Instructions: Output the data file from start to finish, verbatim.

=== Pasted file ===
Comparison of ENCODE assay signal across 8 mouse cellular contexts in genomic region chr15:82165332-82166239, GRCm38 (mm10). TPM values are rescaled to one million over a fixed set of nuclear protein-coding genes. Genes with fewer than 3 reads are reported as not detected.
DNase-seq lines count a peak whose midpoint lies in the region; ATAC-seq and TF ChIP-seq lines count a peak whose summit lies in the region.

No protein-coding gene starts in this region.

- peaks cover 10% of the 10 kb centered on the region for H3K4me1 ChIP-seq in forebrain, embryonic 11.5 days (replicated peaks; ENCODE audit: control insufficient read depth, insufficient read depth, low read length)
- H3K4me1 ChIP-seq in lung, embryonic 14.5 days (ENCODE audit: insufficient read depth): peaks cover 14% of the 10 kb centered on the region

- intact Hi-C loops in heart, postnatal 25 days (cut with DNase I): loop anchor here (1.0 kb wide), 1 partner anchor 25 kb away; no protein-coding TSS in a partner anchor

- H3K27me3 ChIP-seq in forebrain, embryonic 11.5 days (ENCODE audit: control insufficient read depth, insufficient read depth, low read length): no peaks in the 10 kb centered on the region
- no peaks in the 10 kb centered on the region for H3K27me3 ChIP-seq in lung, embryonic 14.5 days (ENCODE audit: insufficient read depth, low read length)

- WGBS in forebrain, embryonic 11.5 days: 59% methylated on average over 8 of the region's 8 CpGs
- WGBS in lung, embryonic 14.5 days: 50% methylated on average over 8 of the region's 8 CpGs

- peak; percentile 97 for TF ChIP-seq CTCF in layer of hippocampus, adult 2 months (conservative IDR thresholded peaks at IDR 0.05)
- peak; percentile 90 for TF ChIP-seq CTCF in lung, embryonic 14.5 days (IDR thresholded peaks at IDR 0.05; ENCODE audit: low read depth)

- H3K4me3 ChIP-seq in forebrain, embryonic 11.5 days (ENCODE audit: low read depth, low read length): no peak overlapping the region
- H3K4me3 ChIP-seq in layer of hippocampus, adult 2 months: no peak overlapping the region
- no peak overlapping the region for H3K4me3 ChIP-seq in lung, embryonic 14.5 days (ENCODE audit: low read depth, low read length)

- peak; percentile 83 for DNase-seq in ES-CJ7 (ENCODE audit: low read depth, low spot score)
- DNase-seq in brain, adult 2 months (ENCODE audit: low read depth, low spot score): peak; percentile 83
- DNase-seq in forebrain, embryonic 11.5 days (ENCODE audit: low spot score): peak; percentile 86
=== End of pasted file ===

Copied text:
Comparison of ENCODE assay signal across 8 mouse cellular contexts in genomic region chr15:82165332-82166239, GRCm38 (mm10). TPM values are rescaled to one million over a fixed set of nuclear protein-coding genes. Genes with fewer than 3 reads are reported as not detected.
DNase-seq lines count a peak whose midpoint lies in the region; ATAC-seq and TF ChIP-seq lines count a peak whose summit lies in the region.

No protein-coding gene starts in this region.

- peaks cover 10% of the 10 kb centered on the region for H3K4me1 ChIP-seq in forebrain, embryonic 11.5 days (replicated peaks; ENCODE audit: control insufficient read depth, insufficient read depth, low read length)
- H3K4me1 ChIP-seq in lung, embryonic 14.5 days (ENCODE audit: insufficient read depth): peaks cover 14% of the 10 kb centered on the region

- intact Hi-C loops in heart, postnatal 25 days (cut with DNase I): loop anchor here (1.0 kb wide), 1 partner anchor 25 kb away; no protein-coding TSS in a partner anchor

- H3K27me3 ChIP-seq in forebrain, embryonic 11.5 days (ENCODE audit: control insufficient read depth, insufficient read depth, low read length): no peaks in the 10 kb centered on the region
- no peaks in the 10 kb centered on the region for H3K27me3 ChIP-seq in lung, embryonic 14.5 days (ENCODE audit: insufficient read depth, low read length)

- WGBS in forebrain, embryonic 11.5 days: 59% methylated on average over 8 of the region's 8 CpGs
- WGBS in lung, embryonic 14.5 days: 50% methylated on average over 8 of the region's 8 CpGs

- peak; percentile 97 for TF ChIP-seq CTCF in layer of hippocampus, adult 2 months (conservative IDR thresholded peaks at IDR 0.05)
- peak; percentile 90 for TF ChIP-seq CTCF in lung, embryonic 14.5 days (IDR thresholded peaks at IDR 0.05; ENCODE audit: low read depth)

- H3K4me3 ChIP-seq in forebrain, embryonic 11.5 days (ENCODE audit: low read depth, low read length): no peak overlapping the region
- H3K4me3 ChIP-seq in layer of hippocampus, adult 2 months: no peak overlapping the region
- no peak overlapping the region for H3K4me3 ChIP-seq in lung, embryonic 14.5 days (ENCODE audit: low read depth, low read length)

- peak; percentile 83 for DNase-seq in ES-CJ7 (ENCODE audit: low read depth, low spot score)
- DNase-seq in brain, adult 2 months (ENCODE audit: low read depth, low spot score): peak; percentile 83
- DNase-seq in forebrain, embryonic 11.5 days (ENCODE audit: low spot score): peak; percentile 86